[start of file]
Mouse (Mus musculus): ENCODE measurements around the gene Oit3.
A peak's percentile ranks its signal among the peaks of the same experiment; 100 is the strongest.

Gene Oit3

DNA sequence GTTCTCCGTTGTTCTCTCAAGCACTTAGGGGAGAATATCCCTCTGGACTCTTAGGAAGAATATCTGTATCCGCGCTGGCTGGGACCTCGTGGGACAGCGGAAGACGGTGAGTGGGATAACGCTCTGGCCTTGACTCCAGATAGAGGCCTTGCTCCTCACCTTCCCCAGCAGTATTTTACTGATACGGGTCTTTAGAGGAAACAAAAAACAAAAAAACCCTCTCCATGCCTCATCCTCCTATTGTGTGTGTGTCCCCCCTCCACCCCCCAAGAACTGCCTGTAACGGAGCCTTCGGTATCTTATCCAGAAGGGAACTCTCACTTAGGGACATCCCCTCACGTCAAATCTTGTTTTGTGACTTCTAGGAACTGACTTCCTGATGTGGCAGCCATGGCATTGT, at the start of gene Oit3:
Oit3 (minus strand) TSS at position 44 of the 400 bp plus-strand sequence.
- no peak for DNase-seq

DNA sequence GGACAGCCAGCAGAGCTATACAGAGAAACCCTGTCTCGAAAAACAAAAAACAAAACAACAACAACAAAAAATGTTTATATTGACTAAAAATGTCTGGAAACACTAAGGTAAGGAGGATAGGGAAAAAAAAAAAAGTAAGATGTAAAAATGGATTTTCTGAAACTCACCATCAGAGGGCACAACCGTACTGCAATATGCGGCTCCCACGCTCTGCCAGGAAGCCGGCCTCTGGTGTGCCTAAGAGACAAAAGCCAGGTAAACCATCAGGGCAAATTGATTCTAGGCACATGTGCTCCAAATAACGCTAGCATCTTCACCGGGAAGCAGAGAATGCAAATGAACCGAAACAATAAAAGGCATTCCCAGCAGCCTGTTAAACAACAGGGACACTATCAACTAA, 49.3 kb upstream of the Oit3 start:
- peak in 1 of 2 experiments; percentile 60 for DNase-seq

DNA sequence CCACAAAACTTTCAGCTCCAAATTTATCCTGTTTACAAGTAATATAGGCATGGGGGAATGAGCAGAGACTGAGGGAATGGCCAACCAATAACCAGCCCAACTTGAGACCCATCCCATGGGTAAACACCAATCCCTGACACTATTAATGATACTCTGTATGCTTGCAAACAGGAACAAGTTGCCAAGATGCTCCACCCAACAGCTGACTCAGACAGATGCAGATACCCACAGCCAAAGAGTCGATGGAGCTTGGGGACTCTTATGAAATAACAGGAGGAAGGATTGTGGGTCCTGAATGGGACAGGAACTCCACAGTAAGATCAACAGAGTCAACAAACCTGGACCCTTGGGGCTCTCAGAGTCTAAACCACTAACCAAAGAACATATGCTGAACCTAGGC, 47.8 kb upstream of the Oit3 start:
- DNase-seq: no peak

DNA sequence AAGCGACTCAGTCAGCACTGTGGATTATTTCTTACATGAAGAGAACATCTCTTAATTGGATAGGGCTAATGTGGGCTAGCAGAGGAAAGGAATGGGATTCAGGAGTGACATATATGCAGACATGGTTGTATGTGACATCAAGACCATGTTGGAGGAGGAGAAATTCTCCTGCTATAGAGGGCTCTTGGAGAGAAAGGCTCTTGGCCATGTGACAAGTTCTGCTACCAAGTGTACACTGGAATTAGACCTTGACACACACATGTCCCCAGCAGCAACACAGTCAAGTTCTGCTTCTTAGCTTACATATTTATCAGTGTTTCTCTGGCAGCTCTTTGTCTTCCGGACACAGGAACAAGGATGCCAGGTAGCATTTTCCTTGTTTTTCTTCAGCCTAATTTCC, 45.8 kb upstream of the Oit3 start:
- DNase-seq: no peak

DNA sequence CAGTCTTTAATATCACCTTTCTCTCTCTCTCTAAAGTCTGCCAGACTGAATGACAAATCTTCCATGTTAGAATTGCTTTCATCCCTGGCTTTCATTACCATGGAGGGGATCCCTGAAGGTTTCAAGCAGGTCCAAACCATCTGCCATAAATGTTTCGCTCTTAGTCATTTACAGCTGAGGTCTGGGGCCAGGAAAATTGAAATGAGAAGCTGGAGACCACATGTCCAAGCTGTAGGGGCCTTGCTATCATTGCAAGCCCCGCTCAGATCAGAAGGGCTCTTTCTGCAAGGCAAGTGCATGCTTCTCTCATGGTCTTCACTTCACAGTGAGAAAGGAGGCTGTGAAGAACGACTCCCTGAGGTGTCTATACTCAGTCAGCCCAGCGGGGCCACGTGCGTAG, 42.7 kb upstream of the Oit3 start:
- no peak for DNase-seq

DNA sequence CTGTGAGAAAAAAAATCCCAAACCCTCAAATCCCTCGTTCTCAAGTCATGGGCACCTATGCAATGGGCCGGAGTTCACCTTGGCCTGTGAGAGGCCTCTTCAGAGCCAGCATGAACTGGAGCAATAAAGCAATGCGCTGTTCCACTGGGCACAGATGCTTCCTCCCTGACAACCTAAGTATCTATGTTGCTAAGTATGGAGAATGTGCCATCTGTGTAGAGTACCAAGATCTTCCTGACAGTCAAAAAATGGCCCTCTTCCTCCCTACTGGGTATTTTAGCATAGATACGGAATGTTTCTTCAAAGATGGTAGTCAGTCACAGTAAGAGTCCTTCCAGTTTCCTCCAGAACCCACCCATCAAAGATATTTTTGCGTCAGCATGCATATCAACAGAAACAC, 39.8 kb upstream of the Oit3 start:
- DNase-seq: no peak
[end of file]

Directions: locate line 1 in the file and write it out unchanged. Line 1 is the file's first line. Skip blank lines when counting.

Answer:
Mouse (Mus musculus): ENCODE measurements around the gene Oit3.